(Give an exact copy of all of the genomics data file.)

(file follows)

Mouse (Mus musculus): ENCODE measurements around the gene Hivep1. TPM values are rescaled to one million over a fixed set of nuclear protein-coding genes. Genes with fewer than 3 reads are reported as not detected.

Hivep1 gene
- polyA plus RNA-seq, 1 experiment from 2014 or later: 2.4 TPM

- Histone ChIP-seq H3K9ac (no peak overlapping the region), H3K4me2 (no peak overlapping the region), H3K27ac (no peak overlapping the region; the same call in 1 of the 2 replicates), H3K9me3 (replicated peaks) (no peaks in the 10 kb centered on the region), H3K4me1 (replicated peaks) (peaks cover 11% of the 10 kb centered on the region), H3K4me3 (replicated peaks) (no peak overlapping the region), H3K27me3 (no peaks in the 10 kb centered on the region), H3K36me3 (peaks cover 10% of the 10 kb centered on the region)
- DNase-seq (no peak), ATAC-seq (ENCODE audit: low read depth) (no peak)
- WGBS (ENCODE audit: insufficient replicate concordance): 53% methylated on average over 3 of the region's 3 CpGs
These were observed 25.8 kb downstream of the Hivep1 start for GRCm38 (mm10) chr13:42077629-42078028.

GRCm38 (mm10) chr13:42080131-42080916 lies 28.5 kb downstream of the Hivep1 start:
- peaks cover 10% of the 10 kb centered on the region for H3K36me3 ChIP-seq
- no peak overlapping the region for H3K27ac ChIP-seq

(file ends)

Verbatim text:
Mouse (Mus musculus): ENCODE measurements around the gene Hivep1. TPM values are rescaled to one million over a fixed set of nuclear protein-coding genes. Genes with fewer than 3 reads are reported as not detected.

Hivep1 gene
- polyA plus RNA-seq, 1 experiment from 2014 or later: 2.4 TPM

- Histone ChIP-seq H3K9ac (no peak overlapping the region), H3K4me2 (no peak overlapping the region), H3K27ac (no peak overlapping the region; the same call in 1 of the 2 replicates), H3K9me3 (replicated peaks) (no peaks in the 10 kb centered on the region), H3K4me1 (replicated peaks) (peaks cover 11% of the 10 kb centered on the region), H3K4me3 (replicated peaks) (no peak overlapping the region), H3K27me3 (no peaks in the 10 kb centered on the region), H3K36me3 (peaks cover 10% of the 10 kb centered on the region)
- DNase-seq (no peak), ATAC-seq (ENCODE audit: low read depth) (no peak)
- WGBS (ENCODE audit: insufficient replicate concordance): 53% methylated on average over 3 of the region's 3 CpGs
These were observed 25.8 kb downstream of the Hivep1 start for GRCm38 (mm10) chr13:42077629-42078028.

GRCm38 (mm10) chr13:42080131-42080916 lies 28.5 kb downstream of the Hivep1 start:
- peaks cover 10% of the 10 kb centered on the region for H3K36me3 ChIP-seq
- no peak overlapping the region for H3K27ac ChIP-seq